Fritz Grünbaum

Fritz Grünbaum

Birth
Brno, Okres Brno-mesto, Jihomoravský (South Moravia), Czech Republic
Death 14 Jan 1941 (aged 60)
Dachau, Landkreis Dachau, Bavaria (Bayern), Germany
Burial Vienna, Wien Stadt, Vienna (Wien), Austria
Plot Jewish section, Gate 1
Memorial ID 42360185 · View Source
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Entertainer. Born in Brno, Moravia (now in The Czech Republic), the son of a Jewish art dealer, he went to Vienna at 18 to study law but was drawn to the theatre. He first made his name as an author of operetta librettos, notably for Leo Fall's hit "The Dollar Princess" (1907), while his reputation for quick-witted repartee started getting him gigs at local nightclubs. In 1914 Grünbaum debuted at the legendary Viennese cabaret "Simpl" and was a fixture there for nearly 25 years, performing as Master of Ceremonies or as a comedy duo with Karl Farkus. After World War I he divided his career between Vienna, Berlin, and Budapest. He also appeared in a dozen early talkie films, among them "The Theft of the Mona Lisa" (1931), "The Good Sinners" (1931), "A Song, A Kiss, A Girl" (1932), and "Man with No Name" (1932), and the stage musical "Dream Express" (1931), which he co-wrote with Farkas. Sharp political satire was always part of his act. An ardent anti-fascist, he was barred from performing in Germany and Hungary in 1933 but continued to mock Hitler in Vienna long after it became dangerous for him to do so. At his final appearance at "Simpl" in February 1938, Grünbaum made his entrance onto a darkened stage and cried, "I see nothing, absolutely nothing! I must have stepped into the National Socialist culture!" The following month Germany annexed Austria and Grünbaum attempted to flee to Czechoslovakia, only to be turned away at the border. He was arrested soon afterwards. Imprisoned at Dachau, Buchenwald, then again at Dachau, the irrepressible comedian clandestinely entertained his fellow prisoners with mordant humor about concentration camp life. On New Year's Eve 1940 Grünbaum gave his last performance to patients at the Dachau infirmary, even though he was mortally ill with tuberculosis. When an inmate recognized him he identified himself only by his camp number and said, "I just want to spread a little happiness on this last day of the year". He died two weeks later. At least he was permitted the dignity of having his body returned to Vienna for burial at the Zentralfriedhof's Jewish section. His tombstone bears a cenotaph for his wife Lilly, who died at Auschwitz in 1942. Grünbaum was a noted art connoisseur. Following his arrest the Nazis stole his 450-piece collection, which included works by Durer, Rembrandt, Degas, Kokoschka, and over 60 by Egon Schiele. Some are still unaccounted for.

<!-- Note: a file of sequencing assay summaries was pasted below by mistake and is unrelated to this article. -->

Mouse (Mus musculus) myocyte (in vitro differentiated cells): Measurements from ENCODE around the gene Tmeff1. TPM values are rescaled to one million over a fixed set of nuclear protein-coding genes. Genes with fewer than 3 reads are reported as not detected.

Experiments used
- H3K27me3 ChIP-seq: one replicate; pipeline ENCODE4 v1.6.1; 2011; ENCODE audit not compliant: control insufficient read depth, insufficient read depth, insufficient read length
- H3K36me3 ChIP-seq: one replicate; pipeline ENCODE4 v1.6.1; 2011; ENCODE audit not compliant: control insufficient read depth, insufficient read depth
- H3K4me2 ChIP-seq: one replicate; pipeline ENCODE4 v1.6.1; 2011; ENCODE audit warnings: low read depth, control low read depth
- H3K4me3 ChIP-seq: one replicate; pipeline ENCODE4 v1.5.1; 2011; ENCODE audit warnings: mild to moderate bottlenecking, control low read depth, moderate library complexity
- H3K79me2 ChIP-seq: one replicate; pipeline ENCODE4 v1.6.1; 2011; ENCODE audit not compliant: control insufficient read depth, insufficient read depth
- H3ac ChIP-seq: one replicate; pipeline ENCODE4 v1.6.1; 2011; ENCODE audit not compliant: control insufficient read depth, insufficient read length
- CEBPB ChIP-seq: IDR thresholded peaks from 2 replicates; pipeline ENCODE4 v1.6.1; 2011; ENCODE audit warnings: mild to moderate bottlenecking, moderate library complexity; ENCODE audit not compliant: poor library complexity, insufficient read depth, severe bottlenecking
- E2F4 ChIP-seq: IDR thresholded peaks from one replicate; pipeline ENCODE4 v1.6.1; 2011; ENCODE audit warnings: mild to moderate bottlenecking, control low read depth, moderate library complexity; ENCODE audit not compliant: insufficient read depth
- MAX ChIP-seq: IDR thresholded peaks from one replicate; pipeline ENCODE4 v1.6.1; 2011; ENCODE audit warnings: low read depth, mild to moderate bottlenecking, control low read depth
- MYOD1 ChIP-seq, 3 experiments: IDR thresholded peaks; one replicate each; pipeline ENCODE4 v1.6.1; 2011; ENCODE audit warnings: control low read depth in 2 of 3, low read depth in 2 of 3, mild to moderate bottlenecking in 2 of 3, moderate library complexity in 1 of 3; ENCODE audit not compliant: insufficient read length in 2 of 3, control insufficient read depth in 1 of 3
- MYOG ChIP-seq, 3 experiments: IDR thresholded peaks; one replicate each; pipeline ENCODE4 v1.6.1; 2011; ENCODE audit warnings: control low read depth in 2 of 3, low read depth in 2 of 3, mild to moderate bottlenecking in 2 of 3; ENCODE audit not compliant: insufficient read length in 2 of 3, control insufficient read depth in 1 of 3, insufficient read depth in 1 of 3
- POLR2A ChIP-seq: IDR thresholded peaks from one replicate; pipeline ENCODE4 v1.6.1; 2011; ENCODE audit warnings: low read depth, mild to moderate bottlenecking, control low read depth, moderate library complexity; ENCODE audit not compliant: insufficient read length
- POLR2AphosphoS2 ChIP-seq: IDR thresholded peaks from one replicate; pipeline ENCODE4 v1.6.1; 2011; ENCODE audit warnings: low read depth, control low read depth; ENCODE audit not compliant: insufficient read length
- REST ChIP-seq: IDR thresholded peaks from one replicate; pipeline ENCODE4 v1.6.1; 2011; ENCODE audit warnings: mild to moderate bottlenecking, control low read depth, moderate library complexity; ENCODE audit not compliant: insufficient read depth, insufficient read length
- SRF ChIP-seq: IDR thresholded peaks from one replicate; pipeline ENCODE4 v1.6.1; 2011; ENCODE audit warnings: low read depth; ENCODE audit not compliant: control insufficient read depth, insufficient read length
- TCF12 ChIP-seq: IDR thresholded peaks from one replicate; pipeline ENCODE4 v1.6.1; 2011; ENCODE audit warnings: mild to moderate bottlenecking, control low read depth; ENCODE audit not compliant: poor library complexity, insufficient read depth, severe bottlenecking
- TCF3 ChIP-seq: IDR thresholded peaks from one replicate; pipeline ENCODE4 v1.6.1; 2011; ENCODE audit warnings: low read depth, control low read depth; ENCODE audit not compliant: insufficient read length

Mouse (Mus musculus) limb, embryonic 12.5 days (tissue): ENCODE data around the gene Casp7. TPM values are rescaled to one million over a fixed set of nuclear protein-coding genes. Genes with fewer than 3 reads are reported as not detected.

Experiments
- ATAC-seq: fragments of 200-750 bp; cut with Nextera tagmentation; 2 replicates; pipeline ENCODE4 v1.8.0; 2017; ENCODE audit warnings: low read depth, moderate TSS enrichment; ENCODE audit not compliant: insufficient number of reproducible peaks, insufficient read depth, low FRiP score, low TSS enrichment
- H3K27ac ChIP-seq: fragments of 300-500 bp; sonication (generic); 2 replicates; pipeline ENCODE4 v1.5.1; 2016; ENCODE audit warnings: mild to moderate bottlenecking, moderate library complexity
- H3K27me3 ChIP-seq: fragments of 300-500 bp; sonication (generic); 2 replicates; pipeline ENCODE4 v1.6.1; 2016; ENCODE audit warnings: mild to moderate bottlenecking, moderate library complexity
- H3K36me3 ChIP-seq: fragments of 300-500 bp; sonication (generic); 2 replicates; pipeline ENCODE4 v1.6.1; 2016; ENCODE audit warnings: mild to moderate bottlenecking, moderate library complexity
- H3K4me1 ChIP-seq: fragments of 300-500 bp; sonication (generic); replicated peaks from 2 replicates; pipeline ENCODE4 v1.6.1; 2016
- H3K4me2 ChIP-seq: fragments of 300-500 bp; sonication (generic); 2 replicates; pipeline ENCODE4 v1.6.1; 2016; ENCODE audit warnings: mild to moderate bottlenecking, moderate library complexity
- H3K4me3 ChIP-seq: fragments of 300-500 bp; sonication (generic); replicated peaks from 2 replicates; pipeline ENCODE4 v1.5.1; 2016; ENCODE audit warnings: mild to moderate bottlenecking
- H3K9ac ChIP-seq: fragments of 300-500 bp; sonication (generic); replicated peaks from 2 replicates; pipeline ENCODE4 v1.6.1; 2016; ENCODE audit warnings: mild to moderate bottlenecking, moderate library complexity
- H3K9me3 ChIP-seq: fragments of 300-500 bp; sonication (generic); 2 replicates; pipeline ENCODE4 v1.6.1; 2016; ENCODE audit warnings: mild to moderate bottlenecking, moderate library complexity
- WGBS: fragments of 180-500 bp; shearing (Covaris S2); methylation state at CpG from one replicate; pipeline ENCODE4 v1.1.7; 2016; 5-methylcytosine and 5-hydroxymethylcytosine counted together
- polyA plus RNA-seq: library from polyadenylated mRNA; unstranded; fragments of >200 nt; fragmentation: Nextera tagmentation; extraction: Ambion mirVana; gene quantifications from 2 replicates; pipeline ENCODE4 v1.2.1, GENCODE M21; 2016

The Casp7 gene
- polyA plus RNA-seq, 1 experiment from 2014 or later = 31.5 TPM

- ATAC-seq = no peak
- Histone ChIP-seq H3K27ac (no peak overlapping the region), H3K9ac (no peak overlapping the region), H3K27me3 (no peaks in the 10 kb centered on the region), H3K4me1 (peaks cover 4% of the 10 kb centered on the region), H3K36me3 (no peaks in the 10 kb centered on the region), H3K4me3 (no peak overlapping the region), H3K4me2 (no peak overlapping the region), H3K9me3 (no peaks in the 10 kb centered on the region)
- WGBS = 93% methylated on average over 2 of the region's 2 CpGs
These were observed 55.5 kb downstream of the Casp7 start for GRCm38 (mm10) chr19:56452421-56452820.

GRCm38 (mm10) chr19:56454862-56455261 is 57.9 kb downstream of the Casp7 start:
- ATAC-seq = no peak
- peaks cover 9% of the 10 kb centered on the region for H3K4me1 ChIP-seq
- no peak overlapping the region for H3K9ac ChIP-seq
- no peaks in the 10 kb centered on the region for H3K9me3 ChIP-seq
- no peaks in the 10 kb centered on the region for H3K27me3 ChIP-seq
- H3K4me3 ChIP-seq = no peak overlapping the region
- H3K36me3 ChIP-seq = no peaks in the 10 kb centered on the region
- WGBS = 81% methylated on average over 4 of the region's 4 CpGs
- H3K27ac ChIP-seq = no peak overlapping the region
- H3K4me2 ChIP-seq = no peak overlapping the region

Bio by: Bobb Edwards


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  • Maintained by: Find A Grave
  • Originally Created by: Bobb Edwards
  • Added: 25 Sep 2009
  • Find A Grave Memorial 42360185
  • Find A Grave, database and images (https://www.findagrave.com : accessed ), memorial page for Fritz Grünbaum (7 Apr 1880–14 Jan 1941), Find A Grave Memorial no. 42360185, citing Zentralfriedhof, Vienna, Wien Stadt, Vienna (Wien), Austria ; Maintained by Find A Grave .